What will save lives?

Amartya Sen wants to estimate the number of deaths caused by the delay in passing the Food Security Bill. He thinks this may shame Opposition politicians into ceasing disruption of proceedings in the Lok Sabha. “To capture people’s attention, you have to have a number,” he says. 

Fine, but let’s hope Sen will also estimate deaths caused by faulty policies that historically kept India’s GDP growth slow, and have once again slowed growth today. He loves to emphasise that for any given GDP growth, better social investment will improve outcomes. Why not equally emphasise that, for any given level of social investment, faster growth will also improve outcomes and reduce deaths?...

What about poverty? Delayed reform and slower growth kept an additional 109 million people below the poverty line. This calculation used the old Lakdawala poverty line — the more recent Tendulkar poverty line would yield a far larger number. Insum, delayed reform, resulting in slower economic growth, led to a huge social disaster — 14.5 million “missing children” , 261 million “missing literates” and 109 million “missing non-poor”.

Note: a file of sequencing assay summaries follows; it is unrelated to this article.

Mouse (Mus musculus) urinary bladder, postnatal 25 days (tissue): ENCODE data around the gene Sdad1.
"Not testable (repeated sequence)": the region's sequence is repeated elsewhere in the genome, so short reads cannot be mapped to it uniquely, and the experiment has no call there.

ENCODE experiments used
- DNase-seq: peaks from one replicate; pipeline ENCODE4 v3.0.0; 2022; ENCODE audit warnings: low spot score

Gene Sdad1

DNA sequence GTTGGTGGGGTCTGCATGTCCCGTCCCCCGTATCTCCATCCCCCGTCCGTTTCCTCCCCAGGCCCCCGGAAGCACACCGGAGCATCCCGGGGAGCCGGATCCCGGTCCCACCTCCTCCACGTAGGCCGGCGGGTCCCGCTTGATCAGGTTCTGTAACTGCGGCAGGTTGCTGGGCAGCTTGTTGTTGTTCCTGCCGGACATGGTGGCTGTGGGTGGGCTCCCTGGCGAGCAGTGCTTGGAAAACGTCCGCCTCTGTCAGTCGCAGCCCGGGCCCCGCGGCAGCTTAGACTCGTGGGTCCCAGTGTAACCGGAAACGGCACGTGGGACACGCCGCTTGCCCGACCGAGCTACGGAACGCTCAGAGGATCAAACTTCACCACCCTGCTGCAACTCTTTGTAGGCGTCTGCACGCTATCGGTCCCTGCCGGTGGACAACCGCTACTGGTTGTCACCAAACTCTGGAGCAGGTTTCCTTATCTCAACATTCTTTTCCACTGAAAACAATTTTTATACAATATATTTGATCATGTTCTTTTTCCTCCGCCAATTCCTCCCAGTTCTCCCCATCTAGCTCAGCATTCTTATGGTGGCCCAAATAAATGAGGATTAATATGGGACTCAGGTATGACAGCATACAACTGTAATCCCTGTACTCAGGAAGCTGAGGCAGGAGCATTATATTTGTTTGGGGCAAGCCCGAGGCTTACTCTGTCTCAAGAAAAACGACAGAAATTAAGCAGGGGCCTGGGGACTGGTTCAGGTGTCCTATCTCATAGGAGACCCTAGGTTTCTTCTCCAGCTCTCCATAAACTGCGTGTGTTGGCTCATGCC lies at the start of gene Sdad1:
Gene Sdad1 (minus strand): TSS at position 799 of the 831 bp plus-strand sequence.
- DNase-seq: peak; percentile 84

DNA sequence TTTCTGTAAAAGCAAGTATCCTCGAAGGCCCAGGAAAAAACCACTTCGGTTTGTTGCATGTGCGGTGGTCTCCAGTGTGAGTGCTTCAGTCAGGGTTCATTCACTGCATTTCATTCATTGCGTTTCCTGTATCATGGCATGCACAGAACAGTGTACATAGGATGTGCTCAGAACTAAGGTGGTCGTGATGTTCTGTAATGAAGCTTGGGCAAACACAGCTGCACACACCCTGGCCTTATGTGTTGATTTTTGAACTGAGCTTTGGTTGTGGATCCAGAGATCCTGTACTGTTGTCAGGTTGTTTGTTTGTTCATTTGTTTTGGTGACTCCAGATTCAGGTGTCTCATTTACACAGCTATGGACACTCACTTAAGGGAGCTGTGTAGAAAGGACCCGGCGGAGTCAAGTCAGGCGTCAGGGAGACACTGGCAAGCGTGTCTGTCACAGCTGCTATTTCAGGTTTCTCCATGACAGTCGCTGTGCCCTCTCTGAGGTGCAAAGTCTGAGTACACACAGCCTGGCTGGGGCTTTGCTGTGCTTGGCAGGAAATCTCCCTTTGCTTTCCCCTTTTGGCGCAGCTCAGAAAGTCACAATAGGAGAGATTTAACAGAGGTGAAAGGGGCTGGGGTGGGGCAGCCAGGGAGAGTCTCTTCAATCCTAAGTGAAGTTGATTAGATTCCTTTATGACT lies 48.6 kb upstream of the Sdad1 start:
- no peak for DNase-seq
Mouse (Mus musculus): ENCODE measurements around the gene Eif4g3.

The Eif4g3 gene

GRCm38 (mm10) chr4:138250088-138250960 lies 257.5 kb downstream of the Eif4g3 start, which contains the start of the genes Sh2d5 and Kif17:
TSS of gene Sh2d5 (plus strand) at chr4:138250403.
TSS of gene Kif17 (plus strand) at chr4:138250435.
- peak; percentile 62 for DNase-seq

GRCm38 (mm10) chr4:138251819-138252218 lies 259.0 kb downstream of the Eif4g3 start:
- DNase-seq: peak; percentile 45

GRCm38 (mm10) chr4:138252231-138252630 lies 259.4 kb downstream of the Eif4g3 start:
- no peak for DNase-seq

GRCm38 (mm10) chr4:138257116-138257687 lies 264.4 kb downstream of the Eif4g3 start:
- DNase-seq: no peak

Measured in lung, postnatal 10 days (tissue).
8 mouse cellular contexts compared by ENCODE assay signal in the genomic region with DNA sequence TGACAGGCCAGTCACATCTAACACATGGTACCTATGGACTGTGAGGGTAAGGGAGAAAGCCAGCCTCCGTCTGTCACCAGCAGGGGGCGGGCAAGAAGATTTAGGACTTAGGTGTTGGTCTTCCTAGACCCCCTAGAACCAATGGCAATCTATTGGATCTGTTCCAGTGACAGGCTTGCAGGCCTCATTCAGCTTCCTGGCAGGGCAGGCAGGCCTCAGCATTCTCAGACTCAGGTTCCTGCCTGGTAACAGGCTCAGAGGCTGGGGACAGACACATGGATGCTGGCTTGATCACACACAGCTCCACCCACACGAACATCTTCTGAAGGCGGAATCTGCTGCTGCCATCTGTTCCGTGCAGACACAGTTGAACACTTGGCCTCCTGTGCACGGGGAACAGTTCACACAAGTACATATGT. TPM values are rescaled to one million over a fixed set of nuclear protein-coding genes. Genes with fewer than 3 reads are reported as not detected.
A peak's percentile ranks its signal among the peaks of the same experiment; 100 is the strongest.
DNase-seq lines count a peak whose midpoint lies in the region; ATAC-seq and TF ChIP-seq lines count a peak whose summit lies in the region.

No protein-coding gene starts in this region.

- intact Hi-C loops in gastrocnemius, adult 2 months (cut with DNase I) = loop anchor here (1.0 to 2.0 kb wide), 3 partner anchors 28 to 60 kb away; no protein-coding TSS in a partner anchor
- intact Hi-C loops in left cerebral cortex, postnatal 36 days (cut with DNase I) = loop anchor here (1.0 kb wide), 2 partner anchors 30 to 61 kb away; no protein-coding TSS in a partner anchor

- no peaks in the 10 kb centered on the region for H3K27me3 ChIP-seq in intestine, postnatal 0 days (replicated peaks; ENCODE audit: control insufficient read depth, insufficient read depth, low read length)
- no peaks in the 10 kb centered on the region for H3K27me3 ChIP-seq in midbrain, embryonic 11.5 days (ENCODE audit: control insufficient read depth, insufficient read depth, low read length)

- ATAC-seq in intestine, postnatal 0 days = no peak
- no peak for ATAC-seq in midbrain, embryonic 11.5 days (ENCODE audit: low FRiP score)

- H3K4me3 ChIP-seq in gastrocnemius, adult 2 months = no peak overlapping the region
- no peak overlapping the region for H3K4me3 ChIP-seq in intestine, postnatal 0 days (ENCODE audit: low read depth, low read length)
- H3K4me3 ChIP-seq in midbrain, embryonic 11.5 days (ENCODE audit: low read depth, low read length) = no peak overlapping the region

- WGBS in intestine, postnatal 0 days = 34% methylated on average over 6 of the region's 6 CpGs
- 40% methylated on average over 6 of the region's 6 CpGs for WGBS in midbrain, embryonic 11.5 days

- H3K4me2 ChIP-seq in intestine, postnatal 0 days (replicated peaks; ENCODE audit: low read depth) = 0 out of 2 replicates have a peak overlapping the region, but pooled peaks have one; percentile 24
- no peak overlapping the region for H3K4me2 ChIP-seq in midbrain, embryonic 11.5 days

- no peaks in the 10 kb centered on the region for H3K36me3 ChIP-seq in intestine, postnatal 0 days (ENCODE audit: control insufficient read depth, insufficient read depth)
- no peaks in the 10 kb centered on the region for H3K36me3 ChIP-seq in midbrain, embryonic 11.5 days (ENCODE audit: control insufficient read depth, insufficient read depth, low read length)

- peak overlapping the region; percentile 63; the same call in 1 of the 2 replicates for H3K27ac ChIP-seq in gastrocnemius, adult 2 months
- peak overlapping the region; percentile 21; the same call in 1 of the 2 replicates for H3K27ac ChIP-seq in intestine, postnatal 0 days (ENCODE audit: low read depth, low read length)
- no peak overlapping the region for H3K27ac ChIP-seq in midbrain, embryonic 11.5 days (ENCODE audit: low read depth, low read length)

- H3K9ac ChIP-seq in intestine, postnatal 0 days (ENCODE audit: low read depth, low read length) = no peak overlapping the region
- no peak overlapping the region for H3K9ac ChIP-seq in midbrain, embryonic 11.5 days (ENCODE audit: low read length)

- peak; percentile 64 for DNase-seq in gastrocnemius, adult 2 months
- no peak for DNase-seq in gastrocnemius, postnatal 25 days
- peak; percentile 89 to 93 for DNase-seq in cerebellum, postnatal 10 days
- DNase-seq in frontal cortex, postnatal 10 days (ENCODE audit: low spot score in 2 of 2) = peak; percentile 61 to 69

Critics can say these calculations are simplistic: social indicators are affected by many factors other than growth. Yes, but exactly the same criticism was made of Sen’s calculation of “missing women,” yet this did not affect the relevance or importance of his paper. 

I invite Sen and others to rework my calculations. Maybe some critic will estimate, for instance, that Nehru-Indira socialism killed only say 10 million children and not 14.5 million. That will not change the fact that it was a monumental social tragedy. 

The proportion of people saying they are hungry in any month fell from 15 per cent in 1983 to 2% in 2004. The 2011-12 survey will probably show it at just 1%. This has been achieved by faster growth, and it eclipses anything the Food Security Bill will achieve.

- S A Aiyer, 'Fast growth will save lives not the Food Security Bill.'


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